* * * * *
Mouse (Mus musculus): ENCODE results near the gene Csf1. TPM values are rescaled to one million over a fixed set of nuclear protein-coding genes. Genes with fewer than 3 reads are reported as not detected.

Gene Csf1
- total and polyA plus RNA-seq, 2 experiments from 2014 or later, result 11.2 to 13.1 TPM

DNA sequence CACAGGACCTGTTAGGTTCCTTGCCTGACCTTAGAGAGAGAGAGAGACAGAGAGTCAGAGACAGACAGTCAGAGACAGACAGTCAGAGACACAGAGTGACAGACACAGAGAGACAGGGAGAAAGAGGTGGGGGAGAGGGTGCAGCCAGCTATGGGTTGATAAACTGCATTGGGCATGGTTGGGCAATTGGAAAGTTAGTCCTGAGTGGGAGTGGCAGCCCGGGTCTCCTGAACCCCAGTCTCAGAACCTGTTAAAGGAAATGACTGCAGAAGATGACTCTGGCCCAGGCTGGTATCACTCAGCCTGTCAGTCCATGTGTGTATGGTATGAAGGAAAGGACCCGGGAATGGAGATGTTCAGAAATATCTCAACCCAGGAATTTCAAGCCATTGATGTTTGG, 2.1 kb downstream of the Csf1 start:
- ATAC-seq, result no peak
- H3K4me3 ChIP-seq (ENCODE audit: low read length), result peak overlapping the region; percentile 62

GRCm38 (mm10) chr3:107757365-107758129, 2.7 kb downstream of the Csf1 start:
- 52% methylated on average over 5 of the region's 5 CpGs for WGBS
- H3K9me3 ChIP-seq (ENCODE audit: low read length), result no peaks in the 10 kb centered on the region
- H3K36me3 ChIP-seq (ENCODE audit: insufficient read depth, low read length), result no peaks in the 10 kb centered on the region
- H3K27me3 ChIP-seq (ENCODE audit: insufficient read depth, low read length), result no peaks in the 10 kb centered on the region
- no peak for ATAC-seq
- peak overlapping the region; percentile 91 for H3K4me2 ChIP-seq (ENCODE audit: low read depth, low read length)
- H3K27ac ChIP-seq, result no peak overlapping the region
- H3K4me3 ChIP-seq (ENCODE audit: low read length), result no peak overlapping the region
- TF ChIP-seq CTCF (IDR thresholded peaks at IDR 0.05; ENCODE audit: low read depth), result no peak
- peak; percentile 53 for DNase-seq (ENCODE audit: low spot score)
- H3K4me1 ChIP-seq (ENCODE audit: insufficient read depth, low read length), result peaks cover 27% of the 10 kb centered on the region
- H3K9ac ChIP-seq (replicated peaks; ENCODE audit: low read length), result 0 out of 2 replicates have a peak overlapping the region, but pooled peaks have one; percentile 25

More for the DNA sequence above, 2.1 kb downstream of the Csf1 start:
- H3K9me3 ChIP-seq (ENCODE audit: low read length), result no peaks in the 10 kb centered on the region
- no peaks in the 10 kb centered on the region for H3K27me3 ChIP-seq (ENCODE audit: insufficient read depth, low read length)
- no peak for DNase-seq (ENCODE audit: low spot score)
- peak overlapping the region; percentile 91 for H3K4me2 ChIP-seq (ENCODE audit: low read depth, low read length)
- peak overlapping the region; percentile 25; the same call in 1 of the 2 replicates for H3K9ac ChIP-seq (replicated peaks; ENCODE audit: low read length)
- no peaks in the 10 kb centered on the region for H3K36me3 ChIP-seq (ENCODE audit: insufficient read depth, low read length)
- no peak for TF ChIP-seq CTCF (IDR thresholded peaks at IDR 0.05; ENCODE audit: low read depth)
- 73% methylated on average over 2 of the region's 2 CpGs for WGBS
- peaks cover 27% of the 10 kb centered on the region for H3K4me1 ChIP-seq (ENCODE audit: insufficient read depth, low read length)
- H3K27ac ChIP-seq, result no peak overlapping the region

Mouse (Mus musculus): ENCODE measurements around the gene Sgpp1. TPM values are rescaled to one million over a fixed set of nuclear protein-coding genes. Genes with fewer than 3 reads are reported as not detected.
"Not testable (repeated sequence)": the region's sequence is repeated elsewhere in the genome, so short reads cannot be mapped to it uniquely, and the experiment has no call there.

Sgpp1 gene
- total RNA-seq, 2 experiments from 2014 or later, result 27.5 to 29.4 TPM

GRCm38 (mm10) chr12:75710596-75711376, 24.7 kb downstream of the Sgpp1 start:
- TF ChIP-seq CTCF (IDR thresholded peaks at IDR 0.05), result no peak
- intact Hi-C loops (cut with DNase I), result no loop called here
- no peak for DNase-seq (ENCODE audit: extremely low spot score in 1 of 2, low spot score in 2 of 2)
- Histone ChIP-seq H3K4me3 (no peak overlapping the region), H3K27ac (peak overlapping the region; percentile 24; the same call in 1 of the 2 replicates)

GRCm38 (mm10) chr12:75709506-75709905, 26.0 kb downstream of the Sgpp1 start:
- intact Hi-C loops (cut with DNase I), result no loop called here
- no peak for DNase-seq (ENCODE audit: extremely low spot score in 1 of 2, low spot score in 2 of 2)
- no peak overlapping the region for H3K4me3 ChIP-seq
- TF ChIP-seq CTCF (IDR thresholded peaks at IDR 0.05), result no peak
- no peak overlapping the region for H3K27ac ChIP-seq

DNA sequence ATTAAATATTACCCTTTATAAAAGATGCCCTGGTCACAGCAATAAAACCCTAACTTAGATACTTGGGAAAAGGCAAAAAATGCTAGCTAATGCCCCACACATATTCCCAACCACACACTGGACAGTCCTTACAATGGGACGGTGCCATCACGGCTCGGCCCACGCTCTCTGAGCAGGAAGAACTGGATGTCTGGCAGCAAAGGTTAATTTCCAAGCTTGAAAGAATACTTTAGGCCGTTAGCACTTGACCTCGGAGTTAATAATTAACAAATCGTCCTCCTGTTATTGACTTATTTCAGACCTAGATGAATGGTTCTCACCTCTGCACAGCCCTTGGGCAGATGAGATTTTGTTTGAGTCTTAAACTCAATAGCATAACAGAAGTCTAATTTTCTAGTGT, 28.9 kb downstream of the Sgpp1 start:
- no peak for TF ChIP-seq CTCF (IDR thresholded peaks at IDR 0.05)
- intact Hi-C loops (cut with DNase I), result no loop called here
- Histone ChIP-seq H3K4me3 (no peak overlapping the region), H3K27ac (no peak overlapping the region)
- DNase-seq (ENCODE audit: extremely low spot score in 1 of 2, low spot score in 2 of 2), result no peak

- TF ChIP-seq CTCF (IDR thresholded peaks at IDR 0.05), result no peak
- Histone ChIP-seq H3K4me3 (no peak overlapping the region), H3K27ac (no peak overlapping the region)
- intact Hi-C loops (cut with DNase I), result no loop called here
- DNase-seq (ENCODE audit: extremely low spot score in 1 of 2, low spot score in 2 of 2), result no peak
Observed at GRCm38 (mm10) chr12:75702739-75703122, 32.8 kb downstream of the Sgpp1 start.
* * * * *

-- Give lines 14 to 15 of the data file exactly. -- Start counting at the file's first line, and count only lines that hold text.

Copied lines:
- H3K27ac ChIP-seq, result no peak overlapping the region
- H3K4me3 ChIP-seq (ENCODE audit: low read length), result no peak overlapping the region